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KPMG hit with its biggest ever UK fine after ‘misleading’ regulators over Carillion

·2-min read
KPMG accepts the findings of (Liam McBurney/PA) (PA Archive)
KPMG accepts the findings of (Liam McBurney/PA) (PA Archive)

Big-four accountancy firm KPMG has been hit with the biggest fine it has ever faced in the UK after it deliberately mislead its regulator.

The £14 million penalty relates to its audits of Carillion, the failed outsourcer, and Regenersis, an IT company. It was imposed by a tribunal which concluded KPMG provided false and misleading documents and information when the Financial Reporting Council (FRC) undertook routine inspections of KPMG’s audit of Carillion’s 2016 accounts and Regenersis’ 2014 books.

There is an active, separate investigation into the way in which KPMG audited Carillion, which collapsed in 2018 after its books were signed off. The scandal led to calls to reform the UK’s accountancy practices.

KPMG will also pay costs of almost £4 million. It was “severly reprimanded” by the FRC, which also ordered the company to appoint “an independent reviewer” to assess “the affectiveness” of KPMG’s audit quality review procedures.

KPMG also accepted that the behaviour of five members of staff -- including the audit partner on the Carillion account, Peter Meehan -- amounted to misconduct. Their behaviour included creating meeting minutes and an audit working paper that were misleading.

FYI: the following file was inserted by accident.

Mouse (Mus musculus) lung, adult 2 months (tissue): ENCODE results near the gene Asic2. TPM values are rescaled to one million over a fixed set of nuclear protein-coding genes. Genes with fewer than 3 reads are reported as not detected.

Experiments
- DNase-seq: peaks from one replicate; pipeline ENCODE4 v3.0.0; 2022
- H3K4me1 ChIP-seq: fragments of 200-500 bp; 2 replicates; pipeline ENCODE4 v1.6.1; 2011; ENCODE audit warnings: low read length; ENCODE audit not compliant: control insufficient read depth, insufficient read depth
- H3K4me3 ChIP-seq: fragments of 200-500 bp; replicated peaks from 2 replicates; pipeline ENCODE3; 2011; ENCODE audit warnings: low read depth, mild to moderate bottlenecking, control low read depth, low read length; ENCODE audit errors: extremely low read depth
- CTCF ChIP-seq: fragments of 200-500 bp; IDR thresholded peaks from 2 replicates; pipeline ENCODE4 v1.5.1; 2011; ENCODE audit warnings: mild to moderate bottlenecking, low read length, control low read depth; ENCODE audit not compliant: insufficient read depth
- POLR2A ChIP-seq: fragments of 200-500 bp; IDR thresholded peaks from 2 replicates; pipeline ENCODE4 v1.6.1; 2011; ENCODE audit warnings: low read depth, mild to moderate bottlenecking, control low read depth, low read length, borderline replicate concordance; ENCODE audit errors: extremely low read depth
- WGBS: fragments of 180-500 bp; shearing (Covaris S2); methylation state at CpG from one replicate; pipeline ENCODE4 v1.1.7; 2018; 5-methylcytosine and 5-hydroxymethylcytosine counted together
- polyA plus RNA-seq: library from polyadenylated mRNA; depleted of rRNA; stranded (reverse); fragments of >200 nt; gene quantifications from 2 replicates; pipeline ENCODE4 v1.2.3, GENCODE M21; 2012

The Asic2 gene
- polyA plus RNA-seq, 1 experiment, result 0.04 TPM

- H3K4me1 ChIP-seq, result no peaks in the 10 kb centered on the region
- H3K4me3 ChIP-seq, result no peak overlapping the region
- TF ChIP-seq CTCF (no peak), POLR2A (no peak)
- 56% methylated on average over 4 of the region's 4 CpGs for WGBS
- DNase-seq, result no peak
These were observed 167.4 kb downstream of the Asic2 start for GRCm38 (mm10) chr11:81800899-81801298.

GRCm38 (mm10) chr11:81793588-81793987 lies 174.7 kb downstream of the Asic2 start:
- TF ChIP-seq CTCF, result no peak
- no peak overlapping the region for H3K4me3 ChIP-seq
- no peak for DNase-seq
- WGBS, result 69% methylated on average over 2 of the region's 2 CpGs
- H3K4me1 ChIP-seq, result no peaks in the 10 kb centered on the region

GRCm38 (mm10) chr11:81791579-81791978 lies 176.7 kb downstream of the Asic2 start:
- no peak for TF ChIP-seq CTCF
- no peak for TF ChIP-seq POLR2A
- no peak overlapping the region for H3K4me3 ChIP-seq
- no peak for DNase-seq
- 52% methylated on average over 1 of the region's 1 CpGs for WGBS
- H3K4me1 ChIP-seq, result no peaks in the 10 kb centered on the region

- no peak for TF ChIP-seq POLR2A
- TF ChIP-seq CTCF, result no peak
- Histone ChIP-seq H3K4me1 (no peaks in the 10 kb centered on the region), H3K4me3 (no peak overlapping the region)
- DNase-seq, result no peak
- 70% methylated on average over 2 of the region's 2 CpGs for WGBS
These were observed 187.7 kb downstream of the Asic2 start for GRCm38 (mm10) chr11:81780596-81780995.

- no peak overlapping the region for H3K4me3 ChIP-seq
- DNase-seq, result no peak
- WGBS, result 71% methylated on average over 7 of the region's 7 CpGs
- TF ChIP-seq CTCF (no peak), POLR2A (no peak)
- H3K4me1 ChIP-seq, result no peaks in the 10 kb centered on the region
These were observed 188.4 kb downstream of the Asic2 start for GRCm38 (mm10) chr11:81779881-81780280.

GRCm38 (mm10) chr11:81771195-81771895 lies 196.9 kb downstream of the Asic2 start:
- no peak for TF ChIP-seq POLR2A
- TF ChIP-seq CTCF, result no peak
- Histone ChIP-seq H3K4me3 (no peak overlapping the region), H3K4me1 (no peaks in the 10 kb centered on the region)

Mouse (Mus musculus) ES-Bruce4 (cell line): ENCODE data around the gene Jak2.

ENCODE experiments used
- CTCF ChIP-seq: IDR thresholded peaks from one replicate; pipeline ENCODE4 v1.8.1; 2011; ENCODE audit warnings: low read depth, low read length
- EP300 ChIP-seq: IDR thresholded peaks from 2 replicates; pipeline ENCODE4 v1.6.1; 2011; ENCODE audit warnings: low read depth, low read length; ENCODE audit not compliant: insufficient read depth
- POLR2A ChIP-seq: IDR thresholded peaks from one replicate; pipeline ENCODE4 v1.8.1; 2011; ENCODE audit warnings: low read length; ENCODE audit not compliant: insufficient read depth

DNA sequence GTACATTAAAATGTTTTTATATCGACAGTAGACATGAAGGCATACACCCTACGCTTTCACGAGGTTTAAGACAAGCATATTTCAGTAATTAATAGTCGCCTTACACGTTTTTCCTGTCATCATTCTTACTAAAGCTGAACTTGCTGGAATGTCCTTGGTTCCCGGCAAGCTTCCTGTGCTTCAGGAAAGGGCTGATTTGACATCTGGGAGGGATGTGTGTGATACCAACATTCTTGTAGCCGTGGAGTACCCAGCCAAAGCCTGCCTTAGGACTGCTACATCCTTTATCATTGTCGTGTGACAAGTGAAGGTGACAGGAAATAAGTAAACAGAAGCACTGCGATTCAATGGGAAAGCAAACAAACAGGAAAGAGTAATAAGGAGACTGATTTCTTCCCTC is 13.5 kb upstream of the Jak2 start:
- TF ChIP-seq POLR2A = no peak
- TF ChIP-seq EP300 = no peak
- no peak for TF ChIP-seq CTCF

Meehan was fined £250,000 and excluded from the Institute of Chartered Accountants in England and Wales for 10 years, effectively a ban from the profession. Three other members of staff were fined between £30,000 and £45,000 and banned for seven or eight years. A fifth was severely reprimanded.

The tribunal said: The seriousness of the misconduct that we have found proved scarcely needs explanation. Effective audits are essential to the financial system. Management and investors should be able to rely on the audited financial reports of the company in question.”

Jon Holt, Chief Executive of KPMG UK, said: “I accept the findings and sanctions of the tribunal in full. The behaviour underlying this case was wrong and should never have happened.”

“We reported it to our regulator as soon as we uncovered it and we have cooperated fully with their investigation. Since then, we have worked hard and with complete transparency to our regulator, to assure ourselves that the behaviour of the individuals concerned does not reflect the wider culture of the firm.”

The fine was reduced from £20 million to reflect that KPMG reported the problems itself to the FRC and then co-operated. The full levy would have made it the biggest fine ever paid by any major UK accountancy group, passing the £15 million Deloitte paid in 2020 over its auditing of the software group Autonomy.

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